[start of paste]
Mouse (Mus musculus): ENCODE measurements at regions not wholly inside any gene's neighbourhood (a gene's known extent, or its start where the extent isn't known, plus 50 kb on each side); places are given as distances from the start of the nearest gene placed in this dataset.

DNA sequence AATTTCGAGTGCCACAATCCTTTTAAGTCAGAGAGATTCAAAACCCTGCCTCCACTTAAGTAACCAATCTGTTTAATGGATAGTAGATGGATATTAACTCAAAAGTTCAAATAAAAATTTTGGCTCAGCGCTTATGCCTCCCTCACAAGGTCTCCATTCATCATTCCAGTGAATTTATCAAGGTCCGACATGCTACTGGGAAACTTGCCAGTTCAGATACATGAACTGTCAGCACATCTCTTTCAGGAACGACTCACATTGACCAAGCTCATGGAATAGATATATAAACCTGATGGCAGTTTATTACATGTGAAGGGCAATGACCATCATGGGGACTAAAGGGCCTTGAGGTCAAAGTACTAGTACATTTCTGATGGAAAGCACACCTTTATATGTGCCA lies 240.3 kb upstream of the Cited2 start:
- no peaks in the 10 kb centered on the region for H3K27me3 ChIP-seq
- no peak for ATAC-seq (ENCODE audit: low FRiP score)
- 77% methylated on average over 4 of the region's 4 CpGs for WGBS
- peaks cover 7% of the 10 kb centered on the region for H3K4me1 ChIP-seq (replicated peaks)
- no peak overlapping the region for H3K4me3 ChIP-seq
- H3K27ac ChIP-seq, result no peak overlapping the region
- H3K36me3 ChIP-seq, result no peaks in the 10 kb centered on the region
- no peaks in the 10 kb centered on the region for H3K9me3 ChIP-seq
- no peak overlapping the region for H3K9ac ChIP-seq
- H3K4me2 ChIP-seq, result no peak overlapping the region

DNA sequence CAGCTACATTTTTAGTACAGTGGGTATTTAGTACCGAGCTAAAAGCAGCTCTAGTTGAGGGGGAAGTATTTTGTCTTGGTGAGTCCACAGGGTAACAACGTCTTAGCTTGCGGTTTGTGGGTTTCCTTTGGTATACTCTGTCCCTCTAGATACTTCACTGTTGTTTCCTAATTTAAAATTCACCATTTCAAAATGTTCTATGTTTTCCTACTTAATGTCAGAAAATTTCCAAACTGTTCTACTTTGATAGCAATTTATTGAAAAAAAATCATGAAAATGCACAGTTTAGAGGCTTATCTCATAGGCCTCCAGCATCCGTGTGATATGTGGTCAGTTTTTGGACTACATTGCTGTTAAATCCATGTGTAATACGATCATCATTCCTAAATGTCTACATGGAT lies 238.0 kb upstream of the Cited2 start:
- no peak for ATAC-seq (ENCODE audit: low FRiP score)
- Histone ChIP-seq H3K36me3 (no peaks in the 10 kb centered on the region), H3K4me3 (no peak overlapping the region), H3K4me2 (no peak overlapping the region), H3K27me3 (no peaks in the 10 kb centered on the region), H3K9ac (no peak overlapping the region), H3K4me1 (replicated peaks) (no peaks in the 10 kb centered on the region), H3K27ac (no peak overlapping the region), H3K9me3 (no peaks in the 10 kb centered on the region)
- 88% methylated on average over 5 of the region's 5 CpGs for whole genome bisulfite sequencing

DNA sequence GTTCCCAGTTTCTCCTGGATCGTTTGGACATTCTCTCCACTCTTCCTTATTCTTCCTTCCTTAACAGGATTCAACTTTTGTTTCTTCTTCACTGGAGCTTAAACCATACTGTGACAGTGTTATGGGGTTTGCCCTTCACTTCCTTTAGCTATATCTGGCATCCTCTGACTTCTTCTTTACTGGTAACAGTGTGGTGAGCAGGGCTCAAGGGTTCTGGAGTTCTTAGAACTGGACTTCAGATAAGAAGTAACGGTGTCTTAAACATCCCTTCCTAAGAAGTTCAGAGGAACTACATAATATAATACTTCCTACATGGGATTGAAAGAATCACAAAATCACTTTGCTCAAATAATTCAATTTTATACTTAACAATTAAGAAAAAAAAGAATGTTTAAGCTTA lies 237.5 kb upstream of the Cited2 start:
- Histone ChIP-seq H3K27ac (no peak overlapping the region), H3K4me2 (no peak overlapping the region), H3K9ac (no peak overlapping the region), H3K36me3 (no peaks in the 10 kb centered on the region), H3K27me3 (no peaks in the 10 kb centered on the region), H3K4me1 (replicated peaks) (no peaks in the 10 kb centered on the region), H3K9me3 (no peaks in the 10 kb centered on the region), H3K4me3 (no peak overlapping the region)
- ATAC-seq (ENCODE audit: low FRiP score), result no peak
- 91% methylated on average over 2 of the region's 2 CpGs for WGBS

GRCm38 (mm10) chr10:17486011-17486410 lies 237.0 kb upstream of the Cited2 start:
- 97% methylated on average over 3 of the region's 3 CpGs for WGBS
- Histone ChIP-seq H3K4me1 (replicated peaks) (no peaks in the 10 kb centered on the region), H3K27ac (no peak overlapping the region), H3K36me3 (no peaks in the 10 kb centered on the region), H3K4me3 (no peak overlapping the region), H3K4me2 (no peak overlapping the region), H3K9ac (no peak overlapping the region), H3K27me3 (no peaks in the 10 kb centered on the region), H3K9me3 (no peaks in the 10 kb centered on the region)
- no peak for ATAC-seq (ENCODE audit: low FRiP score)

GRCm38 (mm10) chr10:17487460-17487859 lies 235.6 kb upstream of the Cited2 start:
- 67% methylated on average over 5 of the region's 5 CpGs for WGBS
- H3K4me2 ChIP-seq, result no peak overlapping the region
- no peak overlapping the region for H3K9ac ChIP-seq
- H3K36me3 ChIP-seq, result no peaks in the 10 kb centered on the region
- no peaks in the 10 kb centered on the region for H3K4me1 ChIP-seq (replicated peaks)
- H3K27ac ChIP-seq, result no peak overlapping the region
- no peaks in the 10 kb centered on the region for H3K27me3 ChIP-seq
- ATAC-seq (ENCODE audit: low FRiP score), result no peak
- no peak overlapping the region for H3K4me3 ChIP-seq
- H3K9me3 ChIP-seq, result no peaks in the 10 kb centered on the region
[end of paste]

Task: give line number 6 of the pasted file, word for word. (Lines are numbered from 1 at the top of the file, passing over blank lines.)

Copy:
- peaks cover 7% of the 10 kb centered on the region for H3K4me1 ChIP-seq (replicated peaks)